Mannequin-maker takes on plastic waste

Plastic waste is fast becoming one of the world's most pressing environmental issues, with an estimated eight million tons ending up in the oceans every year. One report has predicted that the weight of plastic waste in the oceans will exceed that of fish in just thirty years.

Around the world, governments and major corporations are working to reduce plastic use and implement sweeping reforms to bring about a more sustainable society. Amid these large-scale efforts, a small company in Japan is trying to change how the industry it works in approaches the issue.

Fashion's plastic problem

Last November, small and medium-sized businesses from the Greater Tokyo area gathered at the 2019 Tokyo International Industry Exhibition to showcase their latest products.

Mode Kohgei of Saitama Prefecture was one of just 20 firms to receive a special invitation from the Tokyo Metropolitan Government. The company specializes in mannequins and its products have been a fixture in shops and department stores across the country for over half a century. For its entire history, Mode Kohgei has made its mannequins out of plastic. But it had something new to show off at the exhibition: paper mannequins.

Mode Kohgei showcased its new paper mannequins at the 2019 Tokyo International Industry Exhibition.

"It's estimated that Japan throws away 100,000 mannequins every year," Yoshio Osata, the company's managing director, says. "Most of them are made of plastic and they end up as industrial waste."
Mode Kohgei produces between 7,000 and 8,000 plastic mannequins every year, which they sell or lease to stores around Japan. The products are durable and can be repaired if color fades or a piece breaks off. But these fixes can only hold for so long and eventually the mannequins have to be replaced. The company says it disposes of about 2,000 every year.

The estimated 2,000 plastic mannequins that Mode Kohgei disposes of every year end up as industrial waste.

"The fashion industry has been heavily criticized in recent years for our environmental record," Osato says. "We are a major greenhouse gas emitter and create lots of trash."

Plastic on the ocean floor

Osato says he became determined to change how his company made its mannequins after he saw some footage taken at the bottom of the ocean. The video was recorded in 1991 at a depth of over 6,200 meters in the Japan Trench. Amid the dark, inky waters, a mannequin head was lying in the sand.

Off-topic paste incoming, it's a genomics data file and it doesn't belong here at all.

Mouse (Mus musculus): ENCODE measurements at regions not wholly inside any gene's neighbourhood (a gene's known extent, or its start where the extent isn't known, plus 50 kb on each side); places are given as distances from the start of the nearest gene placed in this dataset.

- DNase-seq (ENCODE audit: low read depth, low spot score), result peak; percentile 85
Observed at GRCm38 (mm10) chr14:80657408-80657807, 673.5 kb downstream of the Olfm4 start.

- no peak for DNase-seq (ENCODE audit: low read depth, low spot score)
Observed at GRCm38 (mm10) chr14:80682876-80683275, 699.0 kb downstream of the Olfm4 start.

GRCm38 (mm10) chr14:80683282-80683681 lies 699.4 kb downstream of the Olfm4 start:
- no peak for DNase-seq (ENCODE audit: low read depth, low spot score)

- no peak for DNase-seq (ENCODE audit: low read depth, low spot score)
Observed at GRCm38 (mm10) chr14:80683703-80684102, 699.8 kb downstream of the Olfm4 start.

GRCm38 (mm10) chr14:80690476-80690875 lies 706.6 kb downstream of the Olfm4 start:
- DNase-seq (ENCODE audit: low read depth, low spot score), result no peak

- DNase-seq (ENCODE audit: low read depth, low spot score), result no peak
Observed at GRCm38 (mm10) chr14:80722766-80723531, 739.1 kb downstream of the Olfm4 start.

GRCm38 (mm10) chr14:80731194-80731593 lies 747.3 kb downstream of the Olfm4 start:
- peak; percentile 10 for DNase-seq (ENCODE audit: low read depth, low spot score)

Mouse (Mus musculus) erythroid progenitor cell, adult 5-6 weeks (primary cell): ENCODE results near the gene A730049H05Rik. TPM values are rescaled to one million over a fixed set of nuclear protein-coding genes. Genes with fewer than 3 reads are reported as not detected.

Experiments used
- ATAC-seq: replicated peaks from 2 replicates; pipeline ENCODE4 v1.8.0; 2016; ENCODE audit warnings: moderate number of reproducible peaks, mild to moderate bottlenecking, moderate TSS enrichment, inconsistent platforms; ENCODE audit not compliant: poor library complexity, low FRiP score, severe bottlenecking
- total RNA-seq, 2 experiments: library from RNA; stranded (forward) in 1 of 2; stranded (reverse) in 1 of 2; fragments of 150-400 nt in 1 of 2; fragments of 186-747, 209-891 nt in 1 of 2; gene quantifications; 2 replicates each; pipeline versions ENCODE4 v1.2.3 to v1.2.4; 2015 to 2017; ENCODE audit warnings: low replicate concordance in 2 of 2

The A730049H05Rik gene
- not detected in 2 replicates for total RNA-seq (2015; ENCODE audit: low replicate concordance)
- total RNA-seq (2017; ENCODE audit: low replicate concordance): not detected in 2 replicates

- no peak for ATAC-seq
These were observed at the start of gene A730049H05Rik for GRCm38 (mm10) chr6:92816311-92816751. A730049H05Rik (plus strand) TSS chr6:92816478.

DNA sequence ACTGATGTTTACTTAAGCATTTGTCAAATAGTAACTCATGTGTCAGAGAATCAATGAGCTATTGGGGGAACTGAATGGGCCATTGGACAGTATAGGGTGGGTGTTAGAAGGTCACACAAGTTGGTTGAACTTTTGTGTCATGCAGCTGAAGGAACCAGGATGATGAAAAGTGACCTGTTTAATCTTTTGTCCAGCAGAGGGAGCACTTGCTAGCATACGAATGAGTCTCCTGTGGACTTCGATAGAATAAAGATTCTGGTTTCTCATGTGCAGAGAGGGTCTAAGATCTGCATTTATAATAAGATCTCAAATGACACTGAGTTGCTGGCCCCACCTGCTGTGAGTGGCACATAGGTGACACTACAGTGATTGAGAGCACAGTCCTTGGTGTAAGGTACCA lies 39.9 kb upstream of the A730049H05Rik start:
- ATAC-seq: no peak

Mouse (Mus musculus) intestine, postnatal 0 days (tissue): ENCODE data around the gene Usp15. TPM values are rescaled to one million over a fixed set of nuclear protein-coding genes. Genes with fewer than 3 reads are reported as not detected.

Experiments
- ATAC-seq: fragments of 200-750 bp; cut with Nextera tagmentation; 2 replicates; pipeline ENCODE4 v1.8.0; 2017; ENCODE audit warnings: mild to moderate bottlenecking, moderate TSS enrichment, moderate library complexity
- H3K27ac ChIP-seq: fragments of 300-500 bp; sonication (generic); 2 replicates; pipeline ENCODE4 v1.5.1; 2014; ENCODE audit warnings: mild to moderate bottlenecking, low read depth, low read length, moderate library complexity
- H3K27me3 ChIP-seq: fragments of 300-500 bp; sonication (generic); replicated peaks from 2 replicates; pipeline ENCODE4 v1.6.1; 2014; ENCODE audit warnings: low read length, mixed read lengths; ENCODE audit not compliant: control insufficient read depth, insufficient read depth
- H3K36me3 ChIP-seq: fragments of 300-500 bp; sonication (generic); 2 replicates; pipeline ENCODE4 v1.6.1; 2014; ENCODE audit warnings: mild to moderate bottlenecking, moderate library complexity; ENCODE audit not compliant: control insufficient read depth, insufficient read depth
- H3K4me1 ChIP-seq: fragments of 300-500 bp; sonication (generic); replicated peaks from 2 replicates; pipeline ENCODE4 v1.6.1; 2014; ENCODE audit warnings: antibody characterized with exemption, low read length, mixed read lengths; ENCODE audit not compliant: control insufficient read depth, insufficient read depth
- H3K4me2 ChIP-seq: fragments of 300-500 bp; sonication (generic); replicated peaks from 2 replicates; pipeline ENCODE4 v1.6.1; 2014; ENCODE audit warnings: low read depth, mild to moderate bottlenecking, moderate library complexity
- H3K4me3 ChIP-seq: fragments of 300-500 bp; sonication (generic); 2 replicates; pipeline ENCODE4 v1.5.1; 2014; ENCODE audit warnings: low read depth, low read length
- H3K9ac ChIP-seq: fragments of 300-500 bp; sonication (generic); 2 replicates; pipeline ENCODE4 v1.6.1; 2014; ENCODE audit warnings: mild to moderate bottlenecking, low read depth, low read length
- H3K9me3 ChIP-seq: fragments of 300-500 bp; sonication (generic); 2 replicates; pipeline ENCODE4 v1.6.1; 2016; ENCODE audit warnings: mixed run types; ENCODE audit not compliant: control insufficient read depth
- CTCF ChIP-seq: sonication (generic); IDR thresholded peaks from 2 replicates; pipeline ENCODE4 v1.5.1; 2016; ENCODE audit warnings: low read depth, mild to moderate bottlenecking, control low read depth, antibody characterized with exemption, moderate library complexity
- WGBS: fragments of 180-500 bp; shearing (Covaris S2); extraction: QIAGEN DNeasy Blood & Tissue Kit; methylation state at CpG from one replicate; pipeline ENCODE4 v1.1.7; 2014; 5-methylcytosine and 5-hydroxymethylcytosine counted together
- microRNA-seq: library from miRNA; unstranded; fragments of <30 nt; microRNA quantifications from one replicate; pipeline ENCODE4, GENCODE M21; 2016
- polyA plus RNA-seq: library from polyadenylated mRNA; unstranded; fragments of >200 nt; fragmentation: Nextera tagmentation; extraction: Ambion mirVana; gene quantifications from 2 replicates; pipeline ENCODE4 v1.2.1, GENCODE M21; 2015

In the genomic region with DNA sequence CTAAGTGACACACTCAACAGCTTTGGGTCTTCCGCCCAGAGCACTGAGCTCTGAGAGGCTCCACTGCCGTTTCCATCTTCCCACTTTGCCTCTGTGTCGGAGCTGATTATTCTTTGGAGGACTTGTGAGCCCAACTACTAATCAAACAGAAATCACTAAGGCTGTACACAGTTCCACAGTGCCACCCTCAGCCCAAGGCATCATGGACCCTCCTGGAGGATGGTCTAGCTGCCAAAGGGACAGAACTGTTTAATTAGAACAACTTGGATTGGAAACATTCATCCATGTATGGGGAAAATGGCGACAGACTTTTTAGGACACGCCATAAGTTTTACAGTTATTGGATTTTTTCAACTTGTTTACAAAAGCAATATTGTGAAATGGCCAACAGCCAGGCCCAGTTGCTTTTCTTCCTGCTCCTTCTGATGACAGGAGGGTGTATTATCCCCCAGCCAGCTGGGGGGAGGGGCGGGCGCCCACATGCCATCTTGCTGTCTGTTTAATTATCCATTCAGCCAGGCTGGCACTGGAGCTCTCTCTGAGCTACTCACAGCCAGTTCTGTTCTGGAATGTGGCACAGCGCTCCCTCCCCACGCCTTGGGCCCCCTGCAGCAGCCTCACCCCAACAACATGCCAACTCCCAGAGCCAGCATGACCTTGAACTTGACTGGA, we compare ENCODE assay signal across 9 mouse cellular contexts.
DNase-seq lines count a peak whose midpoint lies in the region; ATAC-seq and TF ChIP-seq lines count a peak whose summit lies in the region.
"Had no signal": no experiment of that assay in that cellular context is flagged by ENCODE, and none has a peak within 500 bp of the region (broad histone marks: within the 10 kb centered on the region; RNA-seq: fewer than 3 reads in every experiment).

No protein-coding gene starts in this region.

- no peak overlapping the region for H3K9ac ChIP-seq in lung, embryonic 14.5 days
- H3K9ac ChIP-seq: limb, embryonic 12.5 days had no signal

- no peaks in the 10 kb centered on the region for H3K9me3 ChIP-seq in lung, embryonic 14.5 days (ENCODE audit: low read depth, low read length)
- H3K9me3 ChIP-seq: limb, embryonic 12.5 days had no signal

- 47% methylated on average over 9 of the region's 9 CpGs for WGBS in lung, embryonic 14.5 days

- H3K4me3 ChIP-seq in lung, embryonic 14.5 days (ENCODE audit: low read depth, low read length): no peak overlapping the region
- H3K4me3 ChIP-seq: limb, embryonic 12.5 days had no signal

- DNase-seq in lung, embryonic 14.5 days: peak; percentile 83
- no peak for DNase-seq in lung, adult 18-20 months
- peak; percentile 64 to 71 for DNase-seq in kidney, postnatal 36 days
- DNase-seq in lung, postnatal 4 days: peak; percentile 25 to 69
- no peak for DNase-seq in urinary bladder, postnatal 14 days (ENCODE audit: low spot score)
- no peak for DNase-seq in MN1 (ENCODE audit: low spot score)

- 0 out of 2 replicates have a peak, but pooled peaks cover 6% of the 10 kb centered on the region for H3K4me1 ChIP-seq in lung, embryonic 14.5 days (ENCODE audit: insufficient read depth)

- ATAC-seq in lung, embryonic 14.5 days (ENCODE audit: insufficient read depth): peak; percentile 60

A mannequin head was found at a depth of 6,270 meters in the Japan Trench. Scientists say trash at this depth is extremely difficult to remove.

"We used plastic because it's a cheap, light, and durable material. It allowed us to mass-produce. But seeing that video, it really drove home how our mannequins never decay or decompose. It was hard to process but I realized we had to do something about it."

Japanese tradition offers a solution

Osato mulled a solution for days before finding a possible answer from an unexpected source. The traditional Japanese daruma doll is a ubiquitous presence in households around the country. It is a popular gift and good luck charm and is made of only two materials: paper and glue. Osato thought the same simple design could be used for mannequins.

These mannequins are made out of two materials: paper and glue. The production method is based on the one used to make Japanese traditional daruma dolls.

He got in touch with a daruma maker that manages a factory in Vietnam and the two sides reached an agreement to share the facility. The plant had been operating only a seasonal basis, so bringing in a partner that would use it full-time helped the daruma maker's business.

After months of trial and error, Mode Kohgei was able to produce its first paper mannequin torso. The company has now made 15 and is trying to promote them to shops and brands with reputations of valuing sustainability. Osato says reception has been warm but that it will take some time for the paper model to be accepted industry-wide. In the meantime, the company is working on adding a head and limbs to the torso, which would make the mannequin suited to display a greater variety of styles and clothes.

"Completely replacing plastic mannequins with paper might be unrealistic but we want to at least draw attention to the waste problem," Osato says. "I hope efforts like ours will continue to grow around the world."

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